ATLANTIC CITY, N.J., JAN. 21 -- Tyrell Biggs had no entourage, no faint chance. Nor did Tony Tucker. Or Pinklon Thomas. Or Bonecrusher Smith. Those were heavyweight champion Mike Tyson's last four opponents. This one is different. When Larry Holmes finally came out of seclusion today, he at least acted like a worthy challenger and one-time champion.

He swept into the Trump Plaza Hotel amid a swirl of beefy bodyguards and hefty retinue. And when the Holmes tide went out following the weigh-in for Friday night's scheduled 12-round heavyweight championship bout (HBO, about 10:25 p.m.), Donald Trump himself and actor Kirk Douglas were among a multitude left in its wake.

Even the Tyson camp accorded Holmes some credit for his 7 1/2-year reign as champion. Tyson's trainer, Kevin Rooney, acknowledged Holmes was not to be confused with Biggs, Tucker, Thomas and Smith. Holmes could not be taken lightly, said Rooney, even if he is, at age 38, a 7 1/2-to-1 underdog to the unbeaten, tough-punching Tyson, 21.

"It's definitely a different situation," said Rooney. "Larry Holmes shouldn't be intimidated going into the ring. Now what happens after he gets hit a couple times, that's another question.

"{He has} experience. He knows all the tricks. He's seen everything. Experience. It helps tremendously. He's been there. He should be relaxed, which is the key for any fighter. The more relaxed you are, then the better you will be able to perform. Nothing will surprise you.

"He should stick to his fight plan. But I'm saying once he gets hit, he may drop out, too."

Before Holmes buttoned his lip as well as his Easton, Pa., training camp, he said he would trade punches with Tyson, and he should use his experience to try to tie up the always advancing Tyson. He'll try to hit and hold.

The fighters continued to keep their distance today despite being on the same stage for the weigh-in. The 6-foot-3 Holmes weighed 225 3/4 after ballooning to 255 during a 21-month retirement, and Tyson, 5-11 1/2, hit 215 3/4. But, as he was turning to leave, Holmes shouted, "I'm here to fight. I'm here for business. Have a good day. I'll see you all tomorrow night, especially Mike Tyson."

Tyson responded with some finger-pointing. "He said he'll be there tomorrow night," said Rooney. ". . . He wasn't upset. He's just going to go in there and do the job. He's coming to fight. And this guy Holmes" -- so much for respect accorded old champions -- "better come to fight. They do a lot of talking, and we all know what happens when guys talk. Talk is cheap."

It was ironic that Rooney criticized the almost silent Holmes for "talking." Back when he did talk, Holmes often left himself open to criticism. One of his worst moments was, after failing to equal Rocky Marciano's 49-0 record by a single fight, when he said Marciano "couldn't carry my jockstrap."

For this fight, Holmes has kept quiet by design. According to his trainer, Richie Giachetti, Holmes didn't want to be bothered by reporters coming into his camp and questioning his comeback motives.

"I don't need the distractions at this {Holmes'} age," said Giachetti, a toothpick between his teeth. "We're here, ain't we? If we were here training, all you guys would have been bothering us every day. So we didn't have anybody bothering us."

While Rooney said of Holmes, "To me, I looked right at his stomach and he looked a little soft," Giachetti professed that Holmes was in condition to make up for back-to-back defeats by Michael Spinks, the second one a particularly controversial split decision.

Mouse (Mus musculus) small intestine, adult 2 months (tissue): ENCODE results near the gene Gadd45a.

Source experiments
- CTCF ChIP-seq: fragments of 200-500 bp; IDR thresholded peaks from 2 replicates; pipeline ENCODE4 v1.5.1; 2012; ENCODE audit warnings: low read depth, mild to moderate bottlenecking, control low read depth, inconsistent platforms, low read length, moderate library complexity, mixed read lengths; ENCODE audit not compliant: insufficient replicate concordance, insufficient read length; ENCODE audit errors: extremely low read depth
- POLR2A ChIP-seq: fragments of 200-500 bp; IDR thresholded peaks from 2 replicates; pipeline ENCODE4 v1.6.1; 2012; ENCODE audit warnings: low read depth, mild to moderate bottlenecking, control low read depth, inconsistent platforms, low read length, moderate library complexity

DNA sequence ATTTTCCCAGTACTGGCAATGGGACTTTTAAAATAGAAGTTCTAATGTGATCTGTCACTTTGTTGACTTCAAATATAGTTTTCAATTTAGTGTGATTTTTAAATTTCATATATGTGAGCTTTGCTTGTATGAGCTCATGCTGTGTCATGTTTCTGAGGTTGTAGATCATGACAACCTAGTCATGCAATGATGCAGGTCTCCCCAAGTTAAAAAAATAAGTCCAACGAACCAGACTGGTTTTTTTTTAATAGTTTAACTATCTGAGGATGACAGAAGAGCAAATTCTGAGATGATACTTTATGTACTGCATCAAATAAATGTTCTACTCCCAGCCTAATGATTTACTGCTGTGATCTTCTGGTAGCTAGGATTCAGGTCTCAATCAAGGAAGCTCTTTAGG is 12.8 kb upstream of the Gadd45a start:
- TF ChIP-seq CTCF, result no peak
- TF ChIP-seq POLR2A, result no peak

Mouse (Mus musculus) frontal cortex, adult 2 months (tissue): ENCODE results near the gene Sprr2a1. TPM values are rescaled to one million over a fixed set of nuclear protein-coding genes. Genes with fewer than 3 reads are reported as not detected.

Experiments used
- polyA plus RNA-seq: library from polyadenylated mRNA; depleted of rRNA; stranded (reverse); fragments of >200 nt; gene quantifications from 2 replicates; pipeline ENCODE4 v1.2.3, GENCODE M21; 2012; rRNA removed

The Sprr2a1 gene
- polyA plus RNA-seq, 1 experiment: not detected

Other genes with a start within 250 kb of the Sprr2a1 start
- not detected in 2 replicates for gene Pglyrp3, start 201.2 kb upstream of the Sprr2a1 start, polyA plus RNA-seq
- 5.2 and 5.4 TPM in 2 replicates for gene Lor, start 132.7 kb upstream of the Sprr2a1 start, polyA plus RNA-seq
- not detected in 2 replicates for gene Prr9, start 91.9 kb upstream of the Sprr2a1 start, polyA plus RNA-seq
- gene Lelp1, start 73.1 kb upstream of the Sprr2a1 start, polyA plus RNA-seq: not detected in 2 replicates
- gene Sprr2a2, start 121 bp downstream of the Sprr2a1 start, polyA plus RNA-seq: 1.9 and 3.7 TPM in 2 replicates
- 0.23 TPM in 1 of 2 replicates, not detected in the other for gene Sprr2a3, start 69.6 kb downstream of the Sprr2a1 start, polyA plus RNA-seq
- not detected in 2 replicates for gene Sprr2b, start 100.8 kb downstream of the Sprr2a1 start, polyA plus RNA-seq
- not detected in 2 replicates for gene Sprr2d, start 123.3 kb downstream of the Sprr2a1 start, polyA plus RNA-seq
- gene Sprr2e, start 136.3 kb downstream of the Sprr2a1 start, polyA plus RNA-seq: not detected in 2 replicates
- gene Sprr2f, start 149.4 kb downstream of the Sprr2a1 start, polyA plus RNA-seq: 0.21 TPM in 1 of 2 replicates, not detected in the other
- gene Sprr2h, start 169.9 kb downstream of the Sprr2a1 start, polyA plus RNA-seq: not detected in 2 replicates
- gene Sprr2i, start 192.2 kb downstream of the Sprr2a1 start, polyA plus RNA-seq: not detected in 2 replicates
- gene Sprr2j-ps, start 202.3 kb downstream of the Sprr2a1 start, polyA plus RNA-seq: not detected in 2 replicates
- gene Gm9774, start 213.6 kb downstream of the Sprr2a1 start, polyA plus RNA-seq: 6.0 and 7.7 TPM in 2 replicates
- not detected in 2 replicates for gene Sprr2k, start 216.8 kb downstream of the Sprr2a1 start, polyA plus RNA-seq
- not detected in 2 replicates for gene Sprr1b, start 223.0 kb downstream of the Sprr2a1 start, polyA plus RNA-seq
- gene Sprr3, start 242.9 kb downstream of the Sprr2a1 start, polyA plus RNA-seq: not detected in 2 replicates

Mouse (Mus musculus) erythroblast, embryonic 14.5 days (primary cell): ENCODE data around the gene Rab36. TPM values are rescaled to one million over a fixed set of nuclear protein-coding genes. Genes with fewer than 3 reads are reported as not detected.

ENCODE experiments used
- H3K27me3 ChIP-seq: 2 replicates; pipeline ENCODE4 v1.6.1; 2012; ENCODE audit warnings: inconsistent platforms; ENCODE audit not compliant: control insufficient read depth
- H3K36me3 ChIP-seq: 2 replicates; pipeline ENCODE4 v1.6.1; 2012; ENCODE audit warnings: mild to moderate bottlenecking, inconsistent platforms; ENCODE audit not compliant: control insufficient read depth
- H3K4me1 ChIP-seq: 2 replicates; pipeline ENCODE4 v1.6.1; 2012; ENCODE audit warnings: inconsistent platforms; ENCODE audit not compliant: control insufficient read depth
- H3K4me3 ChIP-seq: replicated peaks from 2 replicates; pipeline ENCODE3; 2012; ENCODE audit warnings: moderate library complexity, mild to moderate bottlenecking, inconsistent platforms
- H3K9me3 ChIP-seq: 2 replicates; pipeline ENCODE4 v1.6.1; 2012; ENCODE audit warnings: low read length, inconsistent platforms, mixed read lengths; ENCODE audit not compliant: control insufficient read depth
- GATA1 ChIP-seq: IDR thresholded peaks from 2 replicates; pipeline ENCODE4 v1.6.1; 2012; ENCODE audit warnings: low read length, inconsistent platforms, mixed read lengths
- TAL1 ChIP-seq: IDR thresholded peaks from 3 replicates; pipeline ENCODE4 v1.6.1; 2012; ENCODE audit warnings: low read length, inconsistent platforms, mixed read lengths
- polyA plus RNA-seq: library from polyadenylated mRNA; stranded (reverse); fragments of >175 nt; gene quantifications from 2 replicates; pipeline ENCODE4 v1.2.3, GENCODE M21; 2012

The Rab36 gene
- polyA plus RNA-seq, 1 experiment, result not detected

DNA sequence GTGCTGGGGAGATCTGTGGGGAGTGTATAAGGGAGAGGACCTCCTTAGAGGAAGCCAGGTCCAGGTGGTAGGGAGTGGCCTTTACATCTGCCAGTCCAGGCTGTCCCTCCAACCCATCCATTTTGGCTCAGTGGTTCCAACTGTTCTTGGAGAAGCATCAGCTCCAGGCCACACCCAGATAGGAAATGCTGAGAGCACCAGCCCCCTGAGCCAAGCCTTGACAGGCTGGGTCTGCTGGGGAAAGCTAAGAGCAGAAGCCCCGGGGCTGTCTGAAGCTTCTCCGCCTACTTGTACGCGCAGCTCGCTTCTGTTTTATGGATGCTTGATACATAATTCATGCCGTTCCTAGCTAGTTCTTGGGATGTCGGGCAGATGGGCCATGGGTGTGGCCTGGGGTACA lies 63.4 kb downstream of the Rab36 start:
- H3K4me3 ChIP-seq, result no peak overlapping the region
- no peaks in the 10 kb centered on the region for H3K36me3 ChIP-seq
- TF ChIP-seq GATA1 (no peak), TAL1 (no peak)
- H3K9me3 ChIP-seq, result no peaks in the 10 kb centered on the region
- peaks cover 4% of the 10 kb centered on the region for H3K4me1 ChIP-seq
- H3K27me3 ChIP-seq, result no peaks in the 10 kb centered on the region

Holmes believes he lost in part because he criticized the judges' decision in his first Spinks fight, which cost him his title in September 1985. People have told him, he has said, " 'if you'd have shut up, you would have won that {second} fight.' {But} I'm going to always say it like it is. And if you're going to take the title, take it."

Holmes appears to be coming back partly for the money ($3.1 million to Tyson's $5 million), partly because boxing has been his life and maybe mostly in quest of respect given such champions as Muhammad Ali, Joe Louis and Marciano but never him. The curiosity about Tyson-Holmes is whether the same fate awaits Holmes as most other old champions who attempted to come back. To hear Giachetti tell it, Holmes can cool the heat Tyson brings to the ring.

"He's the dirtiest fighter that's ever been, Giachetti said of Tyson. "It's supposed to be a sport. It's not something where "I've got to kill you. I'm going to tear you up.

"I said, 'Larry, you can beat this guy.' And he decided, 'You know, Richie, I can beat this guy.' . . .

"Who did {Tyson} fight? Old workhorses. Any way it comes out" -- meaning even with a decision -- "we're going to be the winner. The judges just got to do their job and do it properly." In fact, Holmes' best hope seemed to be a decision; Tyson hasn't been in trouble in 32 fights.

Giachetti bristled at the suggestion that Holmes might not be able to go 12 rounds with Tyson, insisting Holmes has done everything to get his legs into shape -- weights, roadwork. "The legs," he said, "are what stamina is all about."

LARRY HOLMES 21..........Age.......................38

5-11 1/2.......Height...................6.3 215 3/4........Weight...................225 3/4

71..........Reach.....................81 43..........Chest (normal)...........43 1/2 45..........Chest (expanded).........45 1/2 16..........Biceps...................15 3/4 14..........Forearm...................13 34..........Waist.....................35 27..........Thigh.....................25 19 3/4.........Neck.....................17 1/2 18..........Calf......................16 8...........Wrist.....................8 13..........Fist.....................13 1/2 11..........Ankle.....................10 --------------------------------------------------